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This report is taken from PN Review 115, Volume 23 Number 5, May - June 1997.

Letter from Slovakia James Sutherland-Smith

Years ago when I was still at university a poet-in residence told me that he liked to write on train journeys; the rhythm of the train and the solitude being conducive to poetry. In a recent issue of Poetry Review Ian McMillan wrote on different volumes on different train journeys. It seems that he had to cross his legs at Cheltenham, Neil Rollinson's work rather than the proximity of Cheltenham Ladies' College having had a tumultuous effect upon him. In East Slovakia I travel to different small towns to give seminars to teachers of English and so can neither read nor write whilst travelling. However, I can observe and reflect although I confess that here not a line of Neil Rollinson's crosses my mind or anywhere else for that matter.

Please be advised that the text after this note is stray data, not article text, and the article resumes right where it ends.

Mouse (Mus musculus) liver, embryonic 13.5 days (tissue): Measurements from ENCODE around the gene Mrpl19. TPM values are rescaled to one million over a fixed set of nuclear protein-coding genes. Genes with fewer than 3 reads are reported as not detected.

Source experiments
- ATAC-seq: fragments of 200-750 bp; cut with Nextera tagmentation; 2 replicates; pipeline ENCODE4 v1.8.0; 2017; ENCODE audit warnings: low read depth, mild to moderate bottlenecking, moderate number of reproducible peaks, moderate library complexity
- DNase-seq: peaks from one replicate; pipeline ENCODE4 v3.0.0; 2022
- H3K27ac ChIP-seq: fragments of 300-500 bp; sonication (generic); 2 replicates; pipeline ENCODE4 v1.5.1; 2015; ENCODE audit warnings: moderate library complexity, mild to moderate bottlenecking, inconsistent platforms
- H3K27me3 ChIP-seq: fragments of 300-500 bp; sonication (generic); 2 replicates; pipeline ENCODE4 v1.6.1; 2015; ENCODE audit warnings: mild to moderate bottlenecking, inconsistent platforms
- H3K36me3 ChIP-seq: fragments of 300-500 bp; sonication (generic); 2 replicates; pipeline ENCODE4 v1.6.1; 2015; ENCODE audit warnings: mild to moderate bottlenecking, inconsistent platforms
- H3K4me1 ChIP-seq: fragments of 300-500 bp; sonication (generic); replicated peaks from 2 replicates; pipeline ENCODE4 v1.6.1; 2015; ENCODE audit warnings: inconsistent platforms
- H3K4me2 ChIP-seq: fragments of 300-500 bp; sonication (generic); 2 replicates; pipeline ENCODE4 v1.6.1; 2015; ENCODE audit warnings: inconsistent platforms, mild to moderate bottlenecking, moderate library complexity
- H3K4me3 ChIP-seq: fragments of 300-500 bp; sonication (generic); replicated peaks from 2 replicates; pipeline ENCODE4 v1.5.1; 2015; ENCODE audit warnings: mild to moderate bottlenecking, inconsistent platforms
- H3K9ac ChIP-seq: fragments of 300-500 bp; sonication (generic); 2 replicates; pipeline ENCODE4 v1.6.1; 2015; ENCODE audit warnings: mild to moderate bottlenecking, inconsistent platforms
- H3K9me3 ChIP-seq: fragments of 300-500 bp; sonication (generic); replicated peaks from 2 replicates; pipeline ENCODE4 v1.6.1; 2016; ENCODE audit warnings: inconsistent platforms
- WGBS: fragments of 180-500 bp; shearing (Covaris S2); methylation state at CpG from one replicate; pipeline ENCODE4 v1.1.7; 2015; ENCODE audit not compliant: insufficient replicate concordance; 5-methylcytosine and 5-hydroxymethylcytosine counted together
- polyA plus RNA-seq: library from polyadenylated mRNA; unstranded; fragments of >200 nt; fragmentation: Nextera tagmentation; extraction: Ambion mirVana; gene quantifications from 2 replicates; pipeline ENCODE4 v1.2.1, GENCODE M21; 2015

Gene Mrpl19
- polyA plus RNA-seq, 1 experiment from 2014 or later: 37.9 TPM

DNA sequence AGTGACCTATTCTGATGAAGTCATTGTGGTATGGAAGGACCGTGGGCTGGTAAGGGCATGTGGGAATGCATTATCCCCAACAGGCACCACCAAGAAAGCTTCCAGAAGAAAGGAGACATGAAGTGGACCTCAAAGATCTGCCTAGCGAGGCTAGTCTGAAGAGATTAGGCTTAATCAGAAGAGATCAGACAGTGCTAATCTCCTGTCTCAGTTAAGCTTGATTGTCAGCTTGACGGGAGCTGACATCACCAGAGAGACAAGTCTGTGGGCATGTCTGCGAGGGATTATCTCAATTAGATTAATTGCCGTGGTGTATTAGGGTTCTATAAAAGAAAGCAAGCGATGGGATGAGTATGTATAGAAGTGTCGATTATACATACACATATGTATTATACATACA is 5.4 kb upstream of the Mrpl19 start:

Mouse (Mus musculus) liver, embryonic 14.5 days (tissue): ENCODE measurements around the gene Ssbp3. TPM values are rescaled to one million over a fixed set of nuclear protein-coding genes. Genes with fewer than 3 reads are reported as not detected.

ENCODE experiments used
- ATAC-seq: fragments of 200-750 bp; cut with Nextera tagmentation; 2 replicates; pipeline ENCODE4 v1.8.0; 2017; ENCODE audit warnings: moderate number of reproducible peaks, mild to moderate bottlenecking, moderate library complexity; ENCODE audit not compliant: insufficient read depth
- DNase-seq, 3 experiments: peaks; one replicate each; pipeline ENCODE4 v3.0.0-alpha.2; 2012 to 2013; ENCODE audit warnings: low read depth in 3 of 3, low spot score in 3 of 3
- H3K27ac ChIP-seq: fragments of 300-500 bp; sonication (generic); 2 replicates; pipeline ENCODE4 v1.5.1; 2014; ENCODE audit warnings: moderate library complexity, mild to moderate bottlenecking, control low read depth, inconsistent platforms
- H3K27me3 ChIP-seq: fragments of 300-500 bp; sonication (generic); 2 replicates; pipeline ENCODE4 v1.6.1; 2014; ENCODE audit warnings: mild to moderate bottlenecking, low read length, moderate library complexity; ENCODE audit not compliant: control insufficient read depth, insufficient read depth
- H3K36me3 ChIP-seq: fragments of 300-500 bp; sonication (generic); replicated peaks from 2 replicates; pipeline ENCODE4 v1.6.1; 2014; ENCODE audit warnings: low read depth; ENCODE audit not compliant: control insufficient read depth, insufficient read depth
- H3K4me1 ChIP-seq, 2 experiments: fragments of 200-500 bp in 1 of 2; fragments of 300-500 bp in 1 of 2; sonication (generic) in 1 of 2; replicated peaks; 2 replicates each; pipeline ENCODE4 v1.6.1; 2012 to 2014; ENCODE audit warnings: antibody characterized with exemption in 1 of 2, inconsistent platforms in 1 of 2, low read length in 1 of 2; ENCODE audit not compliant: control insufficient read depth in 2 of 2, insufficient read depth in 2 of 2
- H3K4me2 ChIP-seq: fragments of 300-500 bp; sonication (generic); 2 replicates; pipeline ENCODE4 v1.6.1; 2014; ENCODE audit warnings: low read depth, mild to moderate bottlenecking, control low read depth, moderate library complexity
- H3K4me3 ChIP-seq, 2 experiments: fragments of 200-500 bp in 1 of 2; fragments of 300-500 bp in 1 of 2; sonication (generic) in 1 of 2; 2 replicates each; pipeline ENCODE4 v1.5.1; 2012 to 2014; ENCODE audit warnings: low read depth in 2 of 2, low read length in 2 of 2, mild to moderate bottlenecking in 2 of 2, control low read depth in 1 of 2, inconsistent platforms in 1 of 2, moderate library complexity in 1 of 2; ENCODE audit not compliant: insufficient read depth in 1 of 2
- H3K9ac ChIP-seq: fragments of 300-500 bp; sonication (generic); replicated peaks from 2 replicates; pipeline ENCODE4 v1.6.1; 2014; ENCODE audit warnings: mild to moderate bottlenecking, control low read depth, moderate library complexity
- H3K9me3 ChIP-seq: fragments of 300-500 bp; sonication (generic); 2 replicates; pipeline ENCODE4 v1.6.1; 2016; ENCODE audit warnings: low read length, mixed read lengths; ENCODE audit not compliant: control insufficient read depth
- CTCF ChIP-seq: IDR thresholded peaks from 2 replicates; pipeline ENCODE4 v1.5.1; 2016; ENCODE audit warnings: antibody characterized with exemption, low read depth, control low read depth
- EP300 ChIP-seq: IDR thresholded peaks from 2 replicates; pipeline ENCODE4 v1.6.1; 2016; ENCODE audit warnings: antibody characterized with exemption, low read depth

Driving in Slovakia is still a pleasure although increasingly marred by the flashier nouveaux riches from Bratislava and Ko&sbrave;ice in German cars who unfailingly overtake on a bend just before a juggernaut appears in the opposite direction. In Autumn and Spring the routes over the hills and through the forest are lovely, in winter somewhat problematic but not impossible. The route to the west lies over a hill called Branisko on a road built by the Wehrmacht and forced labour in the Second World War. Soon this will become a by-road as a tunnel is now being built under the hill. However, for the moment, on the way down by means of successive hairpin bends there is ...


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